10:16 Edward R. Murrow – Buchenwald (1945) Radio broadcast from the
Edward R. Murrow KBE (April 25, 1908 – April 27, 1965) was an American broadcast journalist. He first came to prominence with a series of radio broadcasts for the news division of The Columbia Broadcasting System during World War II, which were followed by millions of listeners in the United States. During the war he assembled a team of foreign correspondents who came to be known as the Murrow Boys.
A pioneer of television news broadcasting, Murrow produced a series of reports that helped lead to the censure of Senator Joseph McCarthy. Fellow journalists Eric Sevareid, Ed Bliss, Bill Downs, Dan Rather, and Alexander Kendrick consider Murrow one of journalism’s greatest figures, noting his honesty and integrity in delivering the news. Murrow was born Egbert Roscoe Murrow at Polecat Creek, near Greensboro, in Guilford County, North Carolina, the son of Roscoe C. Murrow and Ethel F. (née Lamb) Murrow. His parents were Quakers. He was the youngest of three brothers and was a “mixture of English, Scottish, Irish and German” descent. The firstborn, Roscoe Jr., lived only a few hours. Lacey was four years old and Dewey was two years old when Murrow was born. His home was a log cabin without electricity or plumbing, on a farm bringing in only a few hundred dollars a year from corn and hay.
When Murrow was six years old, his family moved across the country to Skagit County in western Washington, to homestead near Blanchard, 30 miles (50 km) south of the Canadian border. He attended high school in nearby Edison, and was president of the student body in his senior year and excelled on the debate team. He was also a member of the basketball team which won the Skagit County championship.
After graduation from high school in 1926, Murrow enrolled at Washington State College (now Washington State University) across the state in Pullman, and eventually majored in speech. A member of the Kappa Sigma fraternity, he was also active in college politics. By his teen years, Murrow went by the nickname “Ed” and during his second year of college, he changed his name from Egbert to Edward. In 1929, while attending the annual convention of the National Student Federation of America, Murrow gave a speech urging college students to become more interested in national and world affairs; this led to his election as president of the federation. After earning his bachelor’s degree in 1930, he moved back east to New York.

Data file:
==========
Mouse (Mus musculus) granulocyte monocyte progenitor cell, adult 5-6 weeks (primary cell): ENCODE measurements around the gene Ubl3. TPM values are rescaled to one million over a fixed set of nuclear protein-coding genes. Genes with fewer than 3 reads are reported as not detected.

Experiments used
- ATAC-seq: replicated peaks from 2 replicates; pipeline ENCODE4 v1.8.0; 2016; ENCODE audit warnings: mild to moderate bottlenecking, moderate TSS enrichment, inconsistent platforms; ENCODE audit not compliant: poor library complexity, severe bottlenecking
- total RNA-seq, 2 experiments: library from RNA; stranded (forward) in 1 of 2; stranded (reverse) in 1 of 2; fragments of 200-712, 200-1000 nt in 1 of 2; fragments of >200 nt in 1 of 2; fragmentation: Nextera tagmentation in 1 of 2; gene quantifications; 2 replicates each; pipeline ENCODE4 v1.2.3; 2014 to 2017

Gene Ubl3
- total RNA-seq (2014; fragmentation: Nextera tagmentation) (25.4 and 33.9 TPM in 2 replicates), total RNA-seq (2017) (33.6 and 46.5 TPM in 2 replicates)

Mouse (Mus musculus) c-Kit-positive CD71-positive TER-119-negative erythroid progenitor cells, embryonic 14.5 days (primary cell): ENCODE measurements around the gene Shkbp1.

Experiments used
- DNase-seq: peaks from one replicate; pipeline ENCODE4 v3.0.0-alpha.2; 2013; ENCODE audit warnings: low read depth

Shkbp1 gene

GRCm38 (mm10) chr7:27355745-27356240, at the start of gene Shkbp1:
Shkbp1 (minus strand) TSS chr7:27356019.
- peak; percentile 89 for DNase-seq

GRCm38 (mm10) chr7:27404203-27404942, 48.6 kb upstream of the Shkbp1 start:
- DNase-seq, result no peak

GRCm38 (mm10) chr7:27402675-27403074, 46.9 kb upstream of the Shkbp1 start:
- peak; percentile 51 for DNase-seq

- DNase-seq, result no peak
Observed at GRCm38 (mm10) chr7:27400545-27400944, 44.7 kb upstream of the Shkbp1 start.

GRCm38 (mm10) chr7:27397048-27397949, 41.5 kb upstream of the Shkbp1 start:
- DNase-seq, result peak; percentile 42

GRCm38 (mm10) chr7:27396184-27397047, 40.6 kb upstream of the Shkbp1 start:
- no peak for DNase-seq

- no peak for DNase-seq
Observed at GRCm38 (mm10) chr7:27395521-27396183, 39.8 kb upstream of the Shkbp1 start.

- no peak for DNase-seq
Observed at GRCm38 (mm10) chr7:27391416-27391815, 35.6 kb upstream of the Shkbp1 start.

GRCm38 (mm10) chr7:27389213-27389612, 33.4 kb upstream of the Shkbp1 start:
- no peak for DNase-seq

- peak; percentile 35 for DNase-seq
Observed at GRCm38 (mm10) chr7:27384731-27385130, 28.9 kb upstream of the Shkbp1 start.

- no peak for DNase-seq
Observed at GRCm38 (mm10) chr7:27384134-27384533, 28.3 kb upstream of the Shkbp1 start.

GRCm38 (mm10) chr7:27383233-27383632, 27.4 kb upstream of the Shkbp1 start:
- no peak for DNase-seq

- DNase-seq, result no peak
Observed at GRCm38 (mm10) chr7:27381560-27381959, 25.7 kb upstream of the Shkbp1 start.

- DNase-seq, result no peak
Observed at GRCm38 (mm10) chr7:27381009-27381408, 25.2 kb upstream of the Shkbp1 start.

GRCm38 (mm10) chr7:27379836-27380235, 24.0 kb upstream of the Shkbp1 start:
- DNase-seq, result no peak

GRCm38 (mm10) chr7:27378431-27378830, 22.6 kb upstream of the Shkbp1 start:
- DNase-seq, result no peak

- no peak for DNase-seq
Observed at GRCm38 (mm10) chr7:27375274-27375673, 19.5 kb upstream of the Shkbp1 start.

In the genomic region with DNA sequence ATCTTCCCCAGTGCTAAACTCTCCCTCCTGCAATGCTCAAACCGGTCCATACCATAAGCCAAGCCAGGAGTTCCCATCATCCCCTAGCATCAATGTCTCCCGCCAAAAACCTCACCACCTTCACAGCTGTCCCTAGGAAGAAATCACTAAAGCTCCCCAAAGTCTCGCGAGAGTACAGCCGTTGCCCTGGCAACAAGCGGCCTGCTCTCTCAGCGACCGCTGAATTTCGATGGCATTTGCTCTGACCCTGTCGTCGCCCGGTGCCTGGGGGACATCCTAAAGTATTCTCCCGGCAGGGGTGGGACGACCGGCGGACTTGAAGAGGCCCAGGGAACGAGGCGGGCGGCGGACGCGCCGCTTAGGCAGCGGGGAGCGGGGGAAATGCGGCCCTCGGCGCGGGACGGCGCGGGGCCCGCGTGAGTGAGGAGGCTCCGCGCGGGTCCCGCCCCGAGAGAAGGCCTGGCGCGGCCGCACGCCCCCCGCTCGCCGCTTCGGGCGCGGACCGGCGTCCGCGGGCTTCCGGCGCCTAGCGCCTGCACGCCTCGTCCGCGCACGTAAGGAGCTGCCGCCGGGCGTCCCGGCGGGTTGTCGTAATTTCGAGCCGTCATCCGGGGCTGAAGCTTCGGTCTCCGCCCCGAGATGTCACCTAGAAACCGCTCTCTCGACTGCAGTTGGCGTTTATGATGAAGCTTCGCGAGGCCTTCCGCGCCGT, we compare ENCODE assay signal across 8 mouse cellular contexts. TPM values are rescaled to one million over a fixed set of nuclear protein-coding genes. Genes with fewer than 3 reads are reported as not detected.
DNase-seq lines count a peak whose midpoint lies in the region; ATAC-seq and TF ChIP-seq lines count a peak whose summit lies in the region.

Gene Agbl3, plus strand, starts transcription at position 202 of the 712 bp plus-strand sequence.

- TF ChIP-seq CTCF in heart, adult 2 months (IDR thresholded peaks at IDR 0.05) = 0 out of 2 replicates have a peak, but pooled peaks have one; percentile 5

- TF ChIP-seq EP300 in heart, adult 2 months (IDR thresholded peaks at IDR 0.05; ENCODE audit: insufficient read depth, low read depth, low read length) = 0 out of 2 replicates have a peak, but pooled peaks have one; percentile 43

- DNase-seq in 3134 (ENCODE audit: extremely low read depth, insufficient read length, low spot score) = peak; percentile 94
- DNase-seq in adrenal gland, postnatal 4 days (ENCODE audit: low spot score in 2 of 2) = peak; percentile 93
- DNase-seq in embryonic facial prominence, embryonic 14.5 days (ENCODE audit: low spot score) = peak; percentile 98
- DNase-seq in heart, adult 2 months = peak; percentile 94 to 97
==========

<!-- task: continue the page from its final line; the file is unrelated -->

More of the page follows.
Murrow was assistant director of the Institute of International Education from 1932 to 1935 and served as assistant secretary of the Emergency Committee in Aid of Displaced Foreign Scholars, which helped prominent German scholars who had been dismissed from academic positions. He married Janet Huntington Brewster on March 12, 1935. Their son, Charles Casey Murrow, was born in the west of London on November 6, 1945. Murrow gained his first glimpse of fame during the March 1938 Anschluss, in which Adolf Hitler engineered the annexation of Austria by Nazi Germany. While Murrow was in Poland arranging a broadcast of children’s choruses, he got word from Shirer of the annexation—and the fact that Shirer could not get the story out through Austrian state radio facilities. Murrow immediately sent Shirer to London, where he delivered an uncensored, eyewitness account of the Anschluss. Murrow then chartered a plane to fly from Warsaw to Vienna, so he could take over for Shirer.
At the request of CBS New York (either chief executive William S. Paley or news director Paul White), Murrow and Shirer put together a European News Roundup of reaction to the Anschluss, which brought correspondents from various European cities together for a single broadcast. On March 13, 1938, the special was broadcast, hosted by Bob Trout in New York, including Shirer in London (with Labour MP Ellen Wilkinson), reporter Edgar Ansel Mowrer of the Chicago Daily News in Paris, reporter Pierre J. Huss of the International News Service in Berlin, and Senator Lewis B. Schwellenbach in Washington, D.C. Reporter Frank Gervasi, in Rome, was unable to find a transmitter to broadcast reaction from the Italian capital, but phoned his script to Shirer in London, who read it on the air.:116–120 Murrow reported live from Vienna, in the first on-the-scene news report of his career: “This is Edward Murrow speaking from Vienna…. It’s now nearly 2:30 in the morning, and Herr Hitler has not yet arrived.”